Let’s start by saying that some very big named Bible scholars came through Sturz’s Greek and textual criticism courses at Biola University. Dr. Don Wilkins, Senior translator for the New American Standard Bible writes, “I was privileged to have a one-on-one grad course with Sturz at Biola. A very fine gentleman.” New Testament Scholar David L. Turner, author of Matthew (Baker Exegetical Commentary on the New Testament) and Interpreting the Gospels and Acts: An Exegetical Handbook. Daniel Wallace, professor of New Testament Studies at Dallas Theological Seminary, founder and executive director of the Center for the Study of New Testament Manuscripts and author of Greek Grammar Beyond the Basics, says that “Harry Sturz was a godly man whose humility was attractive. I got into it because of him. My interest at the time was in Greek grammar, but Sturz got me to think about textual criticism as well.”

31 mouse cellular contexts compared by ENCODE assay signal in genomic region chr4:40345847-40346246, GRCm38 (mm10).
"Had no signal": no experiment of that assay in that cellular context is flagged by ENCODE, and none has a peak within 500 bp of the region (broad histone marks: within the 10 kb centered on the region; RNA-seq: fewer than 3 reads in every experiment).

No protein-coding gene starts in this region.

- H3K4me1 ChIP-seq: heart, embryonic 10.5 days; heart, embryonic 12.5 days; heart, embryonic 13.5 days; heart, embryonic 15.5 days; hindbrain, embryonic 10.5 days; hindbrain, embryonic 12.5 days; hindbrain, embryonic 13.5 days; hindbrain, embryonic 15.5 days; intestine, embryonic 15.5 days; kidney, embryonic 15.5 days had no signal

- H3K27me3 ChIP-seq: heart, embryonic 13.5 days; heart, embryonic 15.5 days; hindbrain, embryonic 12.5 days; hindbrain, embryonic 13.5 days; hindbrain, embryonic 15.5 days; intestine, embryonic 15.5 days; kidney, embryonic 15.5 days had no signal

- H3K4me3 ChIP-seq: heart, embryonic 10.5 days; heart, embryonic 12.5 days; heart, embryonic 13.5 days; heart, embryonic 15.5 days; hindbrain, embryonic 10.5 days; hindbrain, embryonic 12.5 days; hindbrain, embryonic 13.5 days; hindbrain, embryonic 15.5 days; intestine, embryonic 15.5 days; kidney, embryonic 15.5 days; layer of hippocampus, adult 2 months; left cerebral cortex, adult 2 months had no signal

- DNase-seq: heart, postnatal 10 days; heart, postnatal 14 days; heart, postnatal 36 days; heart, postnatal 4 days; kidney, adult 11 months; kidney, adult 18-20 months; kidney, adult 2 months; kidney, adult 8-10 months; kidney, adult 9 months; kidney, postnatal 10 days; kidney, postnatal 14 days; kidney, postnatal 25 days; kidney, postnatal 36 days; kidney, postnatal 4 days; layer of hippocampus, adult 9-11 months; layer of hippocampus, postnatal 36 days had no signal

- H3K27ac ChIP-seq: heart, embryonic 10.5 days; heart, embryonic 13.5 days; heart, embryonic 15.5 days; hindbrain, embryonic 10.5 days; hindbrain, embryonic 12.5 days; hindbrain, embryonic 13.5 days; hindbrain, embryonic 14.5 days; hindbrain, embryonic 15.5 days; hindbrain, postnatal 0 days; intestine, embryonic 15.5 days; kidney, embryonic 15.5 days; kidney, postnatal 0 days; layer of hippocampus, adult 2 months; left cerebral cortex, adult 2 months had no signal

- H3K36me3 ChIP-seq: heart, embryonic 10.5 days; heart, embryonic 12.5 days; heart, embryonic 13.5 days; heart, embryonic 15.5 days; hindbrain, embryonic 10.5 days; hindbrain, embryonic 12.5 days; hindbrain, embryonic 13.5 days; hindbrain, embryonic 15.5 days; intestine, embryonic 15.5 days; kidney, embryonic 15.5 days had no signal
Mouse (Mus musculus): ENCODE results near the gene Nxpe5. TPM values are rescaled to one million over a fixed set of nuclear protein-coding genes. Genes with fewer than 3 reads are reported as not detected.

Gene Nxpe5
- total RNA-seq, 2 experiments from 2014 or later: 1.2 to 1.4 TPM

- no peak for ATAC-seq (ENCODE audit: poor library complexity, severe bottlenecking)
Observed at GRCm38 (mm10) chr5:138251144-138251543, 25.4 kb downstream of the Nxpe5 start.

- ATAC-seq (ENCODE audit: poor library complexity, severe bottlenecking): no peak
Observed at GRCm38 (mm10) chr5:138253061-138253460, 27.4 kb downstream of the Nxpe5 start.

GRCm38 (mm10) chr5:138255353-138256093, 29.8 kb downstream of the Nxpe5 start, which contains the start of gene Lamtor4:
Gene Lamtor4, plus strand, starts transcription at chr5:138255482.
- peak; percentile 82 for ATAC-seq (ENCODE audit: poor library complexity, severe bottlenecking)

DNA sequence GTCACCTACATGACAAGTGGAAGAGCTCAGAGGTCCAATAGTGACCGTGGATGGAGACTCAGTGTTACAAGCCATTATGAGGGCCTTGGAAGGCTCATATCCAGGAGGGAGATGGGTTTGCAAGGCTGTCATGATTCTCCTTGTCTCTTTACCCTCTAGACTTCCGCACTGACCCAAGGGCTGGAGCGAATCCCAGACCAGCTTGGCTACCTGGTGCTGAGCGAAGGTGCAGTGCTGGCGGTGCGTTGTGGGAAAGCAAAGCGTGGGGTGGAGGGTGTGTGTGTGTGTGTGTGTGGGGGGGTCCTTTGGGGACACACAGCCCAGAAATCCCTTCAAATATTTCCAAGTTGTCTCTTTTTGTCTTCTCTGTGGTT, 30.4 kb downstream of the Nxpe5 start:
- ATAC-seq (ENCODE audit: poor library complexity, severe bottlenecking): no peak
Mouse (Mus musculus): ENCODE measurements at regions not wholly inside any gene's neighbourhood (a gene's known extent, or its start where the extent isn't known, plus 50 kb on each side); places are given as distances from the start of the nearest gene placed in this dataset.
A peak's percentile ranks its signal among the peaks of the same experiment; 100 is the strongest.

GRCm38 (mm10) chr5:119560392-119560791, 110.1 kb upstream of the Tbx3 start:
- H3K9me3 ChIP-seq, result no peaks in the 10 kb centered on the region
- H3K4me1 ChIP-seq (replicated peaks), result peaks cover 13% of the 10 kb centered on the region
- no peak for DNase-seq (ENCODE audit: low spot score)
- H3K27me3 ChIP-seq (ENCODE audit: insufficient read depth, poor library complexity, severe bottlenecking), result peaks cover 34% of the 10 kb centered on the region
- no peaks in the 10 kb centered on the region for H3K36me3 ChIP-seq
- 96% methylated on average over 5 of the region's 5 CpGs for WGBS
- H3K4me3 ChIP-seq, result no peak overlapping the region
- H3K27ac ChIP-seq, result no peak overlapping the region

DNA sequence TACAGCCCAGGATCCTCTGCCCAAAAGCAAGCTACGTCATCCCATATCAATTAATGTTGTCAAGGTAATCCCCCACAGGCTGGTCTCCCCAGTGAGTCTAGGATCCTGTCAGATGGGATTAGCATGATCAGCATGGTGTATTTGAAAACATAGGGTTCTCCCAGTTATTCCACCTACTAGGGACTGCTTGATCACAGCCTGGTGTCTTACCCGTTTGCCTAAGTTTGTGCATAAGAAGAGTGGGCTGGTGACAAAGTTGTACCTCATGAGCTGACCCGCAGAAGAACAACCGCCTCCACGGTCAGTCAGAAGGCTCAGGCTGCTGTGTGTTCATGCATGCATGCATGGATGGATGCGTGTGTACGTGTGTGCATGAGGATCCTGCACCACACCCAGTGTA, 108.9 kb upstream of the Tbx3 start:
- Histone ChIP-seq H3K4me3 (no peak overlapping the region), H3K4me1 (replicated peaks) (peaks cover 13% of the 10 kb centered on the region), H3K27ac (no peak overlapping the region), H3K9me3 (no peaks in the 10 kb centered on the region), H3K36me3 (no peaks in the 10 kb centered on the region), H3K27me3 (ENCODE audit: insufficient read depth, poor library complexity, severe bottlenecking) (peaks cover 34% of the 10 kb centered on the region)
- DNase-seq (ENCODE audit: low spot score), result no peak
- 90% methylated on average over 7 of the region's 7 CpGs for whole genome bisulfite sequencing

David Alan Black, Professor of New Testament and Greek, who specializes in New Testament Greek grammar, the application of linguistics to the study of the Greek New Testament, and New Testament textual criticism, author of over 20 books including It’s Still Greek to Me writes, “Harry Sturz had no personal ax to grind. He neither hoped for nor expected any professional advantages from his work on the Byzantine text. He had been a student of E. C. Colwell when the latter was still teaching at Claremont Graduate School in Southern California. Like Colwell, Sturz always presented his views in a scholarly yet humble way. His work was not a revelation from Mount Sinai but the considered judgment of an intelligent, hardworking scholar.” Black says, “Harry Sturz’s The Byzantine Text-Type and New Testament Textual Criticism is a magnificent tour de force. In my opinion, it seriously weakens the arguments of both those who elevate the Byzantine text to a position of unquestioned primacy and those who seek to relegate it to the academic rubbish heap.”